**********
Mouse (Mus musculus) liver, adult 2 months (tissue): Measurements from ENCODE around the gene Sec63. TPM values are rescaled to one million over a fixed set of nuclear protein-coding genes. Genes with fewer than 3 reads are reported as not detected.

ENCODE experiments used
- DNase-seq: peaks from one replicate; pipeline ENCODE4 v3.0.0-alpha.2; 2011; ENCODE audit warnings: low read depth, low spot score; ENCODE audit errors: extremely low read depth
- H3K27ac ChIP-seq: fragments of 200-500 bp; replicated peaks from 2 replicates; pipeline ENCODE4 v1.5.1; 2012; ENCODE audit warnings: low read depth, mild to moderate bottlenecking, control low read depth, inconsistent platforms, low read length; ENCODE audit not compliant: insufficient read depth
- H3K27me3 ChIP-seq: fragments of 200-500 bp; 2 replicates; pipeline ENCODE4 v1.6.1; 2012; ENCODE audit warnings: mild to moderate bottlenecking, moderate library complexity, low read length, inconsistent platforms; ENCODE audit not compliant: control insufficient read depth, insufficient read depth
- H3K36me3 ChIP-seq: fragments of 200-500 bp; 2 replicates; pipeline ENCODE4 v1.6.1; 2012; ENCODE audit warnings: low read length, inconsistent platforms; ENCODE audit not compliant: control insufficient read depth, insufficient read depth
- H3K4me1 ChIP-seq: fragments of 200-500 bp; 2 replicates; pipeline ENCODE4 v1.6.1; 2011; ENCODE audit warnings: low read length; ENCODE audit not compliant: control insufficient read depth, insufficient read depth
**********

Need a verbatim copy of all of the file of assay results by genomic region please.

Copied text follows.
Mouse (Mus musculus) liver, adult 2 months (tissue): Measurements from ENCODE around the gene Sec63. TPM values are rescaled to one million over a fixed set of nuclear protein-coding genes. Genes with fewer than 3 reads are reported as not detected.

ENCODE experiments used
- DNase-seq: peaks from one replicate; pipeline ENCODE4 v3.0.0-alpha.2; 2011; ENCODE audit warnings: low read depth, low spot score; ENCODE audit errors: extremely low read depth
- H3K27ac ChIP-seq: fragments of 200-500 bp; replicated peaks from 2 replicates; pipeline ENCODE4 v1.5.1; 2012; ENCODE audit warnings: low read depth, mild to moderate bottlenecking, control low read depth, inconsistent platforms, low read length; ENCODE audit not compliant: insufficient read depth
- H3K27me3 ChIP-seq: fragments of 200-500 bp; 2 replicates; pipeline ENCODE4 v1.6.1; 2012; ENCODE audit warnings: mild to moderate bottlenecking, moderate library complexity, low read length, inconsistent platforms; ENCODE audit not compliant: control insufficient read depth, insufficient read depth
- H3K36me3 ChIP-seq: fragments of 200-500 bp; 2 replicates; pipeline ENCODE4 v1.6.1; 2012; ENCODE audit warnings: low read length, inconsistent platforms; ENCODE audit not compliant: control insufficient read depth, insufficient read depth
- H3K4me1 ChIP-seq: fragments of 200-500 bp; 2 replicates; pipeline ENCODE4 v1.6.1; 2011; ENCODE audit warnings: low read length; ENCODE audit not compliant: control insufficient read depth, insufficient read depth